Bauxite Ship Sinks, Suggesting that Bauxite can Turn Dangerously Liquid
Bits of Bauxite being loaded into an Australian shipping vessel by Andrew Young @blogspot
Early this year a ship loaded with bauxite suddenly capsized and disappeared beneath the waves, leaving just one of its 19 crew members alive and spilling its entire shipment into the ocean.
Bauxite mining in Malaysia is intensely controversial for several reasons, and this capsizing raises yet another – the risk of cargo liquefaction.
Liquefaction is the transformation of something solid to liquid. When it happens to the contents of a cargo ship, it’s extremely dangerous. Once liquid, the ship’s cargo starts sloshing around, resulting in a “free surface effect” that compromises the boat’s stability. To understand the free surface effect, imagine balancing a bowl half-filled with water on your upturned palm and taking a few steps. With each step, the water will move more from side to side or front to back, making the bowl very difficult to stabilize. That is essentially what happens to a boat with liquefied cargo, and it can easily result in capsize.
Bauxite liquefaction wasn’t previously considered to be a risk, but it seems highly likely that this is the reason the Bulk Jupiter and its payload of bauxite rolled over and sank so quickly.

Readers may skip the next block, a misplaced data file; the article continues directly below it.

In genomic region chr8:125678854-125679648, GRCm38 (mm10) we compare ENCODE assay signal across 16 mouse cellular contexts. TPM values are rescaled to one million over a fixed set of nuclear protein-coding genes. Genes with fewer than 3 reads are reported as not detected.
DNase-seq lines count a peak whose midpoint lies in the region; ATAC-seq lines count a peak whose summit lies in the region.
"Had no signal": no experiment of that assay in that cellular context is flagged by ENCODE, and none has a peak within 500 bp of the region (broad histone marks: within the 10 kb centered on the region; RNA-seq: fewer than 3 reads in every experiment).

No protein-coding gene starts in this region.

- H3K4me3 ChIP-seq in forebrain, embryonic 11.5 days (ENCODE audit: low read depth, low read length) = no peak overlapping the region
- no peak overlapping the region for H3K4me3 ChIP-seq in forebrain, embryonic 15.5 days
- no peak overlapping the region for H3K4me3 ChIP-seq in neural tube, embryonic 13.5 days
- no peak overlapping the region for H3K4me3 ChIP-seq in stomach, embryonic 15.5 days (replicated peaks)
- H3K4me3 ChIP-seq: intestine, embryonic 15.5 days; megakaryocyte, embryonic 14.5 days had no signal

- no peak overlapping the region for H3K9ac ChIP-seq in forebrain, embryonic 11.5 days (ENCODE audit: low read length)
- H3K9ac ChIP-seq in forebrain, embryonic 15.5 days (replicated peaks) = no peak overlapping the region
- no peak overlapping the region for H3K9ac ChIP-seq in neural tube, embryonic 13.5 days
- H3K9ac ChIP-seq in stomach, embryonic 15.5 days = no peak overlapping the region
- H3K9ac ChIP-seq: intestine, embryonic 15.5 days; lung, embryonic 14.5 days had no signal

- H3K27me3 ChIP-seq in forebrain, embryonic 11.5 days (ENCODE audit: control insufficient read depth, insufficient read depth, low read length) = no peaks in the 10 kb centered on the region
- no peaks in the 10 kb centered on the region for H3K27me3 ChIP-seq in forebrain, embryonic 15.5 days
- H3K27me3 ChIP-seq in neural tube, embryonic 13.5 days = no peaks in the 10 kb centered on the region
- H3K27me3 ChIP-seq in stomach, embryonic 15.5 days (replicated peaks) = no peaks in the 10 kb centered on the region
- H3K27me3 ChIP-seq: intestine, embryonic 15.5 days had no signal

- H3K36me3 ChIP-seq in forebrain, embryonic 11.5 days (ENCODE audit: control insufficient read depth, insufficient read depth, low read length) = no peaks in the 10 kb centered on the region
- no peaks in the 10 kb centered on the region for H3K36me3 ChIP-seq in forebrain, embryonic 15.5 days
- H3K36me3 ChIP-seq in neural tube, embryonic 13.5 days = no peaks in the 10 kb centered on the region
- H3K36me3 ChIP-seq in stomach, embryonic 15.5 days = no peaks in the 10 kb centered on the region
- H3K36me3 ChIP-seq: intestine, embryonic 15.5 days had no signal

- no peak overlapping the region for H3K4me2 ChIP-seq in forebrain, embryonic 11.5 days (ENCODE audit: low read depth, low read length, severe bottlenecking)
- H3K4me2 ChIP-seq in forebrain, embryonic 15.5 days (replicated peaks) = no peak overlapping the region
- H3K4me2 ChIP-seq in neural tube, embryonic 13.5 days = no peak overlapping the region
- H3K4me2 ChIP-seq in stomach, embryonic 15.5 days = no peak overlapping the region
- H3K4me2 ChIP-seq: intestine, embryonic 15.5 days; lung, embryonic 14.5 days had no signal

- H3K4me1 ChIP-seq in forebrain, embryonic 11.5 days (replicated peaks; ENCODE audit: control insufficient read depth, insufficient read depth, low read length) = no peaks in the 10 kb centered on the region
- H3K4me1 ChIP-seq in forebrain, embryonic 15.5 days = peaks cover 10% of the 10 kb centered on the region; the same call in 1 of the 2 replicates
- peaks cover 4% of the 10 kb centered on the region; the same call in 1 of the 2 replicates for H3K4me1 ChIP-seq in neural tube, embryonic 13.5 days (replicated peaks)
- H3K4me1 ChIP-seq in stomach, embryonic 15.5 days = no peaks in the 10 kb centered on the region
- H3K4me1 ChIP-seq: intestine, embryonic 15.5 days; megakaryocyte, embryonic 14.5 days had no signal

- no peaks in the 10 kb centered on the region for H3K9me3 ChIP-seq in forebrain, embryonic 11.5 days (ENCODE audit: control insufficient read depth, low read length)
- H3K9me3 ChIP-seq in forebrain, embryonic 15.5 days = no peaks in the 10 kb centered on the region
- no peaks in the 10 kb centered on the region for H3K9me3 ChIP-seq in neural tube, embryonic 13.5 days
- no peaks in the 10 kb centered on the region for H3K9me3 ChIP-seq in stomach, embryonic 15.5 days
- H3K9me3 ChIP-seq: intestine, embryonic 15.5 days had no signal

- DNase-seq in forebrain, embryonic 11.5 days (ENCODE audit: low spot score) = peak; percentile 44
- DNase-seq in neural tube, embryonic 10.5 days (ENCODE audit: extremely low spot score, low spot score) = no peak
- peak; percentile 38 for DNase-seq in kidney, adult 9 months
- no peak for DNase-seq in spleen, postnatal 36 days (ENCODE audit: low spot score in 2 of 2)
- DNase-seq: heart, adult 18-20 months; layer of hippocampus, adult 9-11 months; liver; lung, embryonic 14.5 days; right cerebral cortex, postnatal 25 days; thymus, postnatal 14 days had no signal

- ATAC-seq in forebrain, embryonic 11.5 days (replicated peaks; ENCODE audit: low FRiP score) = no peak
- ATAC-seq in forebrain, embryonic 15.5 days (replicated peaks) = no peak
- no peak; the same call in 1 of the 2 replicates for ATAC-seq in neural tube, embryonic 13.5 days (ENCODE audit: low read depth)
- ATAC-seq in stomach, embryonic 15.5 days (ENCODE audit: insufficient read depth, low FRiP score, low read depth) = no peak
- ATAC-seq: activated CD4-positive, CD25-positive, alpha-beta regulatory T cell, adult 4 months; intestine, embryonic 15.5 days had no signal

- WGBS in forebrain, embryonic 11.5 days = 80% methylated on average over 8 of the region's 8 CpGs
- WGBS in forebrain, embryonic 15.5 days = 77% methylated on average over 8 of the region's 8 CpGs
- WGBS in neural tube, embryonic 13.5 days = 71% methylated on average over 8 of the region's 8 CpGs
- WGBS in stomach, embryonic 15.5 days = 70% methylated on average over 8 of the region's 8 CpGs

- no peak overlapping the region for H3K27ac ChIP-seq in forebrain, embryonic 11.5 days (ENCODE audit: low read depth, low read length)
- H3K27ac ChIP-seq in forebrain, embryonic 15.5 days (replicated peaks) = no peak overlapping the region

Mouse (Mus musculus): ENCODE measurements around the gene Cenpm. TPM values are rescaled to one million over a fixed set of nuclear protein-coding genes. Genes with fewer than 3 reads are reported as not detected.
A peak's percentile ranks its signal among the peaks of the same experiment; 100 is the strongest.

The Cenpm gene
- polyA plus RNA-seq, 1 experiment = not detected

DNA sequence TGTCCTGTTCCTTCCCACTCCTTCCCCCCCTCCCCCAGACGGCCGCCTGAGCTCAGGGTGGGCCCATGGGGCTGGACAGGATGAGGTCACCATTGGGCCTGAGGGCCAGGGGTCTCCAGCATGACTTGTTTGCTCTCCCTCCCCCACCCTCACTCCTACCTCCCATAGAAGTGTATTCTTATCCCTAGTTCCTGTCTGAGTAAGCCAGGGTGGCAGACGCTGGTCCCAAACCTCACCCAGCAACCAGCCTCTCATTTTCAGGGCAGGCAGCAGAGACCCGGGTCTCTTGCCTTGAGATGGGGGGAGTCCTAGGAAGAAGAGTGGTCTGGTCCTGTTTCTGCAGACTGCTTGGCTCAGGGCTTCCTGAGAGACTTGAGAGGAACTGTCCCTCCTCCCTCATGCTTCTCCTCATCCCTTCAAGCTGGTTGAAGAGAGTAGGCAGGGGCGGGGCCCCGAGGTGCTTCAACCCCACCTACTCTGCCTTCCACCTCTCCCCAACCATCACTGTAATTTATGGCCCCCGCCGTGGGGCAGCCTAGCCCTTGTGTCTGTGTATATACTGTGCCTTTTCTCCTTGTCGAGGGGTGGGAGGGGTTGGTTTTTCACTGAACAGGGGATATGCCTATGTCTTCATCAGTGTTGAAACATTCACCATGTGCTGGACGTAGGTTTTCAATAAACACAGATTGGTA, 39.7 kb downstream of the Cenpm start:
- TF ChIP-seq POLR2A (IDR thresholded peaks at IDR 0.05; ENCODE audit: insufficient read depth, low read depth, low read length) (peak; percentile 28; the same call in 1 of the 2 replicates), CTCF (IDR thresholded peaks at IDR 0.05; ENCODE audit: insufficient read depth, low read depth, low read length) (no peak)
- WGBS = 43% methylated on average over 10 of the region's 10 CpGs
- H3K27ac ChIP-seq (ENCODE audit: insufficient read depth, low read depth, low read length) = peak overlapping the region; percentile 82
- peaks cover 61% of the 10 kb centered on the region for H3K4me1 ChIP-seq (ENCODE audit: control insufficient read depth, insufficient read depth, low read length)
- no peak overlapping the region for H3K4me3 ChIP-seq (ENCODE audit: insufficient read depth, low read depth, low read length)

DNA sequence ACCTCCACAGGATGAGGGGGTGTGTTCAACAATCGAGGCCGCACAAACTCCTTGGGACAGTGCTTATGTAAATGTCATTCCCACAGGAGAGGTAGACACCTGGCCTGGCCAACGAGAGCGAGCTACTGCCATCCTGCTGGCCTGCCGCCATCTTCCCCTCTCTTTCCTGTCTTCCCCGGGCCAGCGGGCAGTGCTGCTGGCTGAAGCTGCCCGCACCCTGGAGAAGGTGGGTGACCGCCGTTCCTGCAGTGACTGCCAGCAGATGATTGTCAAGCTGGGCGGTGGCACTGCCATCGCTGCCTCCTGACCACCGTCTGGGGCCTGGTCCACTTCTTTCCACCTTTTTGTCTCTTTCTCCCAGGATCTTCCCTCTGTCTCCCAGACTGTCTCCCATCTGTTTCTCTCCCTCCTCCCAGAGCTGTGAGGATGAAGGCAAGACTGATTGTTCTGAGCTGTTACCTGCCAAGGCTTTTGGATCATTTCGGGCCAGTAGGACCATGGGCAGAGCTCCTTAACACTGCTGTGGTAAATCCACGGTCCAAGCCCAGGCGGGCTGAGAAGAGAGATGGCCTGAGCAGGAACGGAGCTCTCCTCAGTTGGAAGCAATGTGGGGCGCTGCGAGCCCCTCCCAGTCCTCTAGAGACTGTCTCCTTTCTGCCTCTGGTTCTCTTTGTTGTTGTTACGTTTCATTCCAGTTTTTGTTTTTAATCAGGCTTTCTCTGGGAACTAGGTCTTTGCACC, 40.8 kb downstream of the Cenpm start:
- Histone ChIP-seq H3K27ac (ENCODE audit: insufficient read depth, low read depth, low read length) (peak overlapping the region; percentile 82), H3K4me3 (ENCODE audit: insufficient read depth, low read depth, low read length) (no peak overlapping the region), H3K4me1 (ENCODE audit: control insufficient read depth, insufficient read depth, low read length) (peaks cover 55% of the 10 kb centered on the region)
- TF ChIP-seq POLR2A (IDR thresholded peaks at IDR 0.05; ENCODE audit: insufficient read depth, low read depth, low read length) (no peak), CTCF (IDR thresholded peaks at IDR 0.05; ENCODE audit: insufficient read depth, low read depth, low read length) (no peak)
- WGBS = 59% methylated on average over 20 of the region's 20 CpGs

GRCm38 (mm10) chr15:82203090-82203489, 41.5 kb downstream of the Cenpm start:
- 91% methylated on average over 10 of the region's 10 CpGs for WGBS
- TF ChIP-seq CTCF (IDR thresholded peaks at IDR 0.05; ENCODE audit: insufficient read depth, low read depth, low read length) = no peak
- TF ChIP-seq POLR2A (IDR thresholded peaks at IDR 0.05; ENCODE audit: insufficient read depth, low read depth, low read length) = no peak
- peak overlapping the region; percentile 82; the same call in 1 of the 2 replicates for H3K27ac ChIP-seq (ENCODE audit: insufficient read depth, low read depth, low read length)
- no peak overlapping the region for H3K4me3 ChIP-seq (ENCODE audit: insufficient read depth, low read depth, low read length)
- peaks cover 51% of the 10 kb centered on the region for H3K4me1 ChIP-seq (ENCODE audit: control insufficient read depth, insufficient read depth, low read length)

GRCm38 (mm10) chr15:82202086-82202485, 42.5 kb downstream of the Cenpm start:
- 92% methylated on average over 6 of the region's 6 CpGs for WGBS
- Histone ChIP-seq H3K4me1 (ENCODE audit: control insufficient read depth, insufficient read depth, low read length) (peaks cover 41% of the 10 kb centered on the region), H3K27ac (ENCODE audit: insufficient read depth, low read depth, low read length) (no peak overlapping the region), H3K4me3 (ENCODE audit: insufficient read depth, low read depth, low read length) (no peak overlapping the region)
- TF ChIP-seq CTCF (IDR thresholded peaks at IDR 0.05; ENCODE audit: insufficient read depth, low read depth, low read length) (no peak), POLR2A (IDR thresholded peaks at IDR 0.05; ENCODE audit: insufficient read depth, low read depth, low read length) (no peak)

Most articles covering the sunken ship speak in terms of insurance dollars and professional risk, but few of them consider the environmental implications of bauxite liquefaction. The dust scattered by the unregulated mining process has by itself created serious health problems for nearby communities. It’s killed fish in rivers, contaminated soil and waters with toxic chemicals, and raised serious concerns about cancer. Considering how much trouble dust has caused, the thought of entire bauxite shipments getting rained on, liquefying and draining into soil and waterways is quite worrisome indeed.
Further evidence of shipment liquefaction is scattered, but has been recorded on several occasions. If a shipment composed of small particles gets too wet, it will liquefy just like any other powder. It seems some miners are being dishonest about the solidity of what they’re loading onto ships – and if a captain doesn’t know how ground-up his bauxite is, he might be more likely to let it get wet. This new risk adds yet another item to the list of environmental woes surrounding bauxite mining in Malaysia, and underlines yet again the need for better regulation of the industry.